Rapid Assessment of Forest Fragment Health in the Mid-Atlantic
University of Delaware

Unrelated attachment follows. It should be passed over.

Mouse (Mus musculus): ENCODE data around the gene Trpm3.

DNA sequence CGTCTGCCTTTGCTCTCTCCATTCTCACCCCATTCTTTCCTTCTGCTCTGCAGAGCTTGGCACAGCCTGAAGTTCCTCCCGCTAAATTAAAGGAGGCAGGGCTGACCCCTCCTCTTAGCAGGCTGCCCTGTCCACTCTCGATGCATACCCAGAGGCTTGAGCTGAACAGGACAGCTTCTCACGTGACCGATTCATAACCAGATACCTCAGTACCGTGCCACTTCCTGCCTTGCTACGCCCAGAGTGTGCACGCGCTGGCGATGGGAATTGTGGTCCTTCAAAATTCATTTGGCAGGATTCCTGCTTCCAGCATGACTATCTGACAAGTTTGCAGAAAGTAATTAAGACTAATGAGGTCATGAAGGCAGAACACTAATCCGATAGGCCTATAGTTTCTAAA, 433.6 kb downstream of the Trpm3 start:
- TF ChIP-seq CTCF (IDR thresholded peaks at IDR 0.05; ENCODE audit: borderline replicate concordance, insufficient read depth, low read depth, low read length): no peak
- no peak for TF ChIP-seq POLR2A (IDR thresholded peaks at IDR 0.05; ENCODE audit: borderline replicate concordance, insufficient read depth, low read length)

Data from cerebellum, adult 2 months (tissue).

With the ever increasing trend in urbanization and the associated high level of human influence, there is a growing ecological interest in potential impacts such as; biodiversity loss, altered trophic interactions, increased disease incidence, and altered resource competition. Urban forest fragments provide some of the only remaining natural habitat for mammals in Northern Delaware, but little is known about mammalian biodiversity in these systems. Previous studies in forest systems have correlated the loss of small mammal biodiversity to a decrease in various ecosystem functions, and overall ecosystem health. Given the importance of ecosystem health in maintaining human services such as disease mitigation, pest reduction, and crop pollination, it is important to improve our knowledge of small mammal biodiversity in the region, and elucidate how that biodiversity is linked to forest health. In collaboration with the Forest Fragments in Managed Ecosystems (FRAME) project at the University of Delaware we measure the biodiversity of small mammals in local forest fragments, and compare these values to a Principal Components Analysis of previously collected forest health metrics, such as invasive plant distributions, snail densities, and calcium availability. Simple linear regression showed a significant increasing trend in the biodiversity of small mammals as forests approached mature stages and fewer invasive species were present. We used non-invasive track tubes to “capture” small mammal presence and in the course of our research improved upon previous designs to improve effectiveness in areas with high densities of raccoons (Procyon lotor). Our findings suggest that small mammal biodiversity is a potential indicator of forest health in the mid-Atlantic region. Our results also serve as a baseline for future research to better understand how ecosystem services are altered in the landscape.